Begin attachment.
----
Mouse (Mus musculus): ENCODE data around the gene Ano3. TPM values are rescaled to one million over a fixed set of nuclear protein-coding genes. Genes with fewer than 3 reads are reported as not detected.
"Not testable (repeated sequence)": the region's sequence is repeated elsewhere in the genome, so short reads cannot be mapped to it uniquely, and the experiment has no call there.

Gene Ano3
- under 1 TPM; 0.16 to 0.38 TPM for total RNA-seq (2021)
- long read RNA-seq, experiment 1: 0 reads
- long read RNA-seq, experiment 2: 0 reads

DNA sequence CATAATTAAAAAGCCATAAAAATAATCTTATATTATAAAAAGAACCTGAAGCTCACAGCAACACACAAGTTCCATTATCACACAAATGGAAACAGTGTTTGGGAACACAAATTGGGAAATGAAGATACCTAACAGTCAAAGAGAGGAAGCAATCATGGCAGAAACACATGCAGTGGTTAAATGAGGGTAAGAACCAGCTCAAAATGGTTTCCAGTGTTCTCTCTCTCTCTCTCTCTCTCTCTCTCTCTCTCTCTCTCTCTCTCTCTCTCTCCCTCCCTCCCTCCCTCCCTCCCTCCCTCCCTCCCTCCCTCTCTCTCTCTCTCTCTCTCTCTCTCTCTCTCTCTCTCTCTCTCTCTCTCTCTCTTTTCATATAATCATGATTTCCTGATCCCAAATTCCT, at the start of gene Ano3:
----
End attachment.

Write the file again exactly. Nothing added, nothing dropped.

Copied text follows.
Mouse (Mus musculus): ENCODE data around the gene Ano3. TPM values are rescaled to one million over a fixed set of nuclear protein-coding genes. Genes with fewer than 3 reads are reported as not detected.
"Not testable (repeated sequence)": the region's sequence is repeated elsewhere in the genome, so short reads cannot be mapped to it uniquely, and the experiment has no call there.

Gene Ano3
- under 1 TPM; 0.16 to 0.38 TPM for total RNA-seq (2021)
- long read RNA-seq, experiment 1: 0 reads
- long read RNA-seq, experiment 2: 0 reads

DNA sequence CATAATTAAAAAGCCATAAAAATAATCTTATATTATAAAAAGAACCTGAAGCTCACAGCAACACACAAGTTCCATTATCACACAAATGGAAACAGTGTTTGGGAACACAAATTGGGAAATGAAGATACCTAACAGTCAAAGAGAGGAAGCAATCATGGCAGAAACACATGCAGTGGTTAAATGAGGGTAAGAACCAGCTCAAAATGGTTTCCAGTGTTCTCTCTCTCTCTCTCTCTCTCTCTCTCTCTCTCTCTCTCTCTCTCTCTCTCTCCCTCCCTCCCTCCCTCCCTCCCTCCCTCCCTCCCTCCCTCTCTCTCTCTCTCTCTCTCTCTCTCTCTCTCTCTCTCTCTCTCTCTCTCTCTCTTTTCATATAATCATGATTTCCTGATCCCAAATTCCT, at the start of gene Ano3: